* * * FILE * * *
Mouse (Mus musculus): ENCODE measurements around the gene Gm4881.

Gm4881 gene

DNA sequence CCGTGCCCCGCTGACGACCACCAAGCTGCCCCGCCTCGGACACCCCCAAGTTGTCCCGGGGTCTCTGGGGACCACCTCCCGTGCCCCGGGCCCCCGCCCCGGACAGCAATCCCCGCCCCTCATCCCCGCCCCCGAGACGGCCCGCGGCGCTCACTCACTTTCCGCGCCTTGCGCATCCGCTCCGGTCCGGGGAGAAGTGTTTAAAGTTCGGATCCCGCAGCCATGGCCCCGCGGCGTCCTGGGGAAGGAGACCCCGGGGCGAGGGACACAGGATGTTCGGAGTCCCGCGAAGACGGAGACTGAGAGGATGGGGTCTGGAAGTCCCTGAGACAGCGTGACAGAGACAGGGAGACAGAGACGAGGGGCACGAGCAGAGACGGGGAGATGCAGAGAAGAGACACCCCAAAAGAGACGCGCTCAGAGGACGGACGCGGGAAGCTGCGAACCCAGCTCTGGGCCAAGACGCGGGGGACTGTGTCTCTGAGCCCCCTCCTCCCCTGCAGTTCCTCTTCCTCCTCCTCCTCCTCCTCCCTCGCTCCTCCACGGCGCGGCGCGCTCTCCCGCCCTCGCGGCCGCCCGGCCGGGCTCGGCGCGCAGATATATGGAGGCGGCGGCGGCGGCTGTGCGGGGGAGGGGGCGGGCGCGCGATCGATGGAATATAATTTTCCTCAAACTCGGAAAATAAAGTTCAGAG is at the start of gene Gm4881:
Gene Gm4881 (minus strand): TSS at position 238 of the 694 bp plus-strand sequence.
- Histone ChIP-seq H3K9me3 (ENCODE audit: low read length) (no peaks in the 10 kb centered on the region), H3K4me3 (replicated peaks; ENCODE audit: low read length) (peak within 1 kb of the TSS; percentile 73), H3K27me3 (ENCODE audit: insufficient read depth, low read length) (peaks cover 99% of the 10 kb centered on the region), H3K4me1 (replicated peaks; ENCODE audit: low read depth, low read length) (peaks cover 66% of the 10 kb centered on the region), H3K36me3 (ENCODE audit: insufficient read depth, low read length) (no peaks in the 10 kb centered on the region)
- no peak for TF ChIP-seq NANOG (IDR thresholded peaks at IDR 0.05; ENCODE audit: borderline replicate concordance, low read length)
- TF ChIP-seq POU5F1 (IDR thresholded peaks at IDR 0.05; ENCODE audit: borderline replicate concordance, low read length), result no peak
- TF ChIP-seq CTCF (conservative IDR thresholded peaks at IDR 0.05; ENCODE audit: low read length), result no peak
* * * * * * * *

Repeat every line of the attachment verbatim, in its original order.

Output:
Mouse (Mus musculus): ENCODE measurements around the gene Gm4881.

Gm4881 gene

DNA sequence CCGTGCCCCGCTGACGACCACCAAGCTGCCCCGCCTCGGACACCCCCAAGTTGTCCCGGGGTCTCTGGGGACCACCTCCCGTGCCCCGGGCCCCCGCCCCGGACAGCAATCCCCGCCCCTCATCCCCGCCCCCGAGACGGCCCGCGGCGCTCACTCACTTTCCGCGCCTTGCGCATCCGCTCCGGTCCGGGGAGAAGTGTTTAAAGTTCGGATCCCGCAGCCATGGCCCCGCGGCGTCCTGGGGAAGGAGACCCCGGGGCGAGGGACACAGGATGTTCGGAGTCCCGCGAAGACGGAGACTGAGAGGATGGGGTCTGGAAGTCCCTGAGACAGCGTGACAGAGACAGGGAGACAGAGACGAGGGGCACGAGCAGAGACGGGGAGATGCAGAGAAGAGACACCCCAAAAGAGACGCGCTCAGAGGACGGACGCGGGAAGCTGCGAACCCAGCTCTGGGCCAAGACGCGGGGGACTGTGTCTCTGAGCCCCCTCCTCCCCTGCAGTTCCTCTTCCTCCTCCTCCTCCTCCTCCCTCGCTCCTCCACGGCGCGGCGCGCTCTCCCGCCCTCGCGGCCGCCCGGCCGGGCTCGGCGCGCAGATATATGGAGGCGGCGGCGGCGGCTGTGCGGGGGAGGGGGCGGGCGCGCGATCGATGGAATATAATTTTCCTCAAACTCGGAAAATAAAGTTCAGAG is at the start of gene Gm4881:
Gene Gm4881 (minus strand): TSS at position 238 of the 694 bp plus-strand sequence.
- Histone ChIP-seq H3K9me3 (ENCODE audit: low read length) (no peaks in the 10 kb centered on the region), H3K4me3 (replicated peaks; ENCODE audit: low read length) (peak within 1 kb of the TSS; percentile 73), H3K27me3 (ENCODE audit: insufficient read depth, low read length) (peaks cover 99% of the 10 kb centered on the region), H3K4me1 (replicated peaks; ENCODE audit: low read depth, low read length) (peaks cover 66% of the 10 kb centered on the region), H3K36me3 (ENCODE audit: insufficient read depth, low read length) (no peaks in the 10 kb centered on the region)
- no peak for TF ChIP-seq NANOG (IDR thresholded peaks at IDR 0.05; ENCODE audit: borderline replicate concordance, low read length)
- TF ChIP-seq POU5F1 (IDR thresholded peaks at IDR 0.05; ENCODE audit: borderline replicate concordance, low read length), result no peak
- TF ChIP-seq CTCF (conservative IDR thresholded peaks at IDR 0.05; ENCODE audit: low read length), result no peak